The Chairperson (Dr Archibald): Is there an overarching piece on where those bodies and committees might interface with the Joint Committee and the specialised committee?
Professor Phinnemore: No, they are technically separate. You have the Joint Committee, the specialised committees and the joint consultative working group, which were set up by the withdrawal agreement and the protocol, and I am not aware of there being any formal linkages between the two or, indeed, any consideration being given as to how the two would interrelate in the arrangements for the implementation of the TCA and the protocol.
Professor Phinnemore: I think that there is. Clearly, the development of the TCA and its implementation have implications for the operation of the protocol and for Northern Ireland's position, particularly in trade terms, with the EU. Some joined-up thinking is needed about how they both operate and interconnect. That can be left to government, but there is also an important role for the bodies that are scrutinising both the TCA and the protocol. You cannot take scrutiny of the protocol on its own. It needs to be put in the context of the broader scrutiny of the UK-EU relationship, of which the implementation of the Northern Ireland protocol is part.
Mr Stalford: Thank you for your presentation; it was really interesting. As always, it is good to hear from you. I want to ask a direct and quite political question. Was Edwin Poots right when he said that the emperor had no clothes? The Secretary of State has claimed that there is no friction in east-west trade when it is quite apparent that friction is happening. What is your assessment? Who is right? Is it the Secretary of State or Edwin Poots? Who wants to go first? [Laughter.]
Professor Phinnemore: As I said, if the UK is leaving the customs union and the single market of the European Union, there will be friction on the movement of goods between the UK and the EU. Once you put in place the protocol, whereby Northern Ireland is effectively in the customs territory of the European Union and its single market for goods, there was bound to be friction on that border.
Mr Stalford: Yes. For the Government, the Northern Ireland Office and their representative, the Secretary of State, to persist in the repeated denial of what we can all see happening tests credibility to destruction. Would you agree? [Laughter.]
Professor Hayward: It is very unhelpful because of the need for GB businesses, in particular, to be aware of Northern Ireland's position. It is contradictory. If you want to facilitate the movement of goods from GB to NI, businesses need to know what is necessary. There is a very particular set of new rules and procedures with which businesses have to comply to get goods from GB into Northern Ireland. The UK Government have a responsibility to make that absolutely clear and to facilitate it as best as possible. They have done many things to do that, such as the movement assistance scheme, the UK Trader Support Service etc. However, fundamentally, businesses need to know that there has been a change. That is why it is unhelpful to confuse people simply by saying, on the one hand, that it is necessary to get something across and, on the other hand, that there is no friction.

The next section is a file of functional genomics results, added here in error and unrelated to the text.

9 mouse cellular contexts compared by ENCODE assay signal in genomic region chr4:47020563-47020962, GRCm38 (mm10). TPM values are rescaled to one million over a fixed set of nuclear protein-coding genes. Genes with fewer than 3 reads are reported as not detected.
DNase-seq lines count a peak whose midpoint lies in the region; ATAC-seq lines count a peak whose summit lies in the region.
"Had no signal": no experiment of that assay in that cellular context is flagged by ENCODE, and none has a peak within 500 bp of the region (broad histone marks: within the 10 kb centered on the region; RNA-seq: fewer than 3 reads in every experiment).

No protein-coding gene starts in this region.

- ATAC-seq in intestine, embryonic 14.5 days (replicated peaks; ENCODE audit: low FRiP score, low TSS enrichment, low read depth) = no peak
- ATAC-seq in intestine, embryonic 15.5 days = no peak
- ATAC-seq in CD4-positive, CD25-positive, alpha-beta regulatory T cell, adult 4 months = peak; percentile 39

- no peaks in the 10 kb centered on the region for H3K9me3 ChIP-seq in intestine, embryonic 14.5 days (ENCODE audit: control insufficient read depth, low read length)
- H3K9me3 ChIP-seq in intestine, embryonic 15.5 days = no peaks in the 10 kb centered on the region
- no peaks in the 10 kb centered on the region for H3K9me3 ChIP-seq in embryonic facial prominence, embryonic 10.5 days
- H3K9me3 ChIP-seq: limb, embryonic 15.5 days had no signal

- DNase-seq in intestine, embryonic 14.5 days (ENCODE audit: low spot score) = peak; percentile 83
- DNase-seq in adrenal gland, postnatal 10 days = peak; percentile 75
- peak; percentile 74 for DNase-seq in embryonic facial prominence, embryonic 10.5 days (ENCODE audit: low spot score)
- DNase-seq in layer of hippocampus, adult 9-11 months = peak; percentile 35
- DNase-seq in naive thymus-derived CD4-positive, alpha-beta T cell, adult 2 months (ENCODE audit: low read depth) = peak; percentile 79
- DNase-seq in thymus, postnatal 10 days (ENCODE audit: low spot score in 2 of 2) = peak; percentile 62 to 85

Mr Stalford: Yes. Later today, a new Administration will take over in the United States of America. Obviously, there is a hope that there will be a UK-USA trade agreement at some point during the coming period. Will the practical outworkings of the arrangements that have been put in place mean that, in reality, it will be a USA-GB trade agreement rather than a USA-UK trade deal? That is to say, would Northern Ireland be excluded from the provisions of any such agreement?
Professor Hayward: As Northern Ireland is still part of the UK's customs territory, it should benefit from the UK's FTAs. That is a commitment from the UK in the first instance and has been recognised by the EU. It is part of the protocol. It should benefit from any FTA that the UK does; however, because of the protocol and the application of the TCA etc, there are very particular implications for Northern Ireland. I would point to agri-food as a most obvious example. If you have a UK-US FTA that covers that and allows goods into GB that would not be allowed into the EU, there would be implications for what could come into Northern Ireland. We would be more careful about that.
It is a very complicated situation. In theory, Northern Ireland should benefit from all the UK's FTAs, but, in reality, the more that it does, the more complexity there will be for Northern Ireland in the first instance.
The Chairperson (Dr Archibald): Thank you, Katy and David. That was really helpful, as always. Hopefully, if we need you to come back, you would be willing to do so. Thanks very much.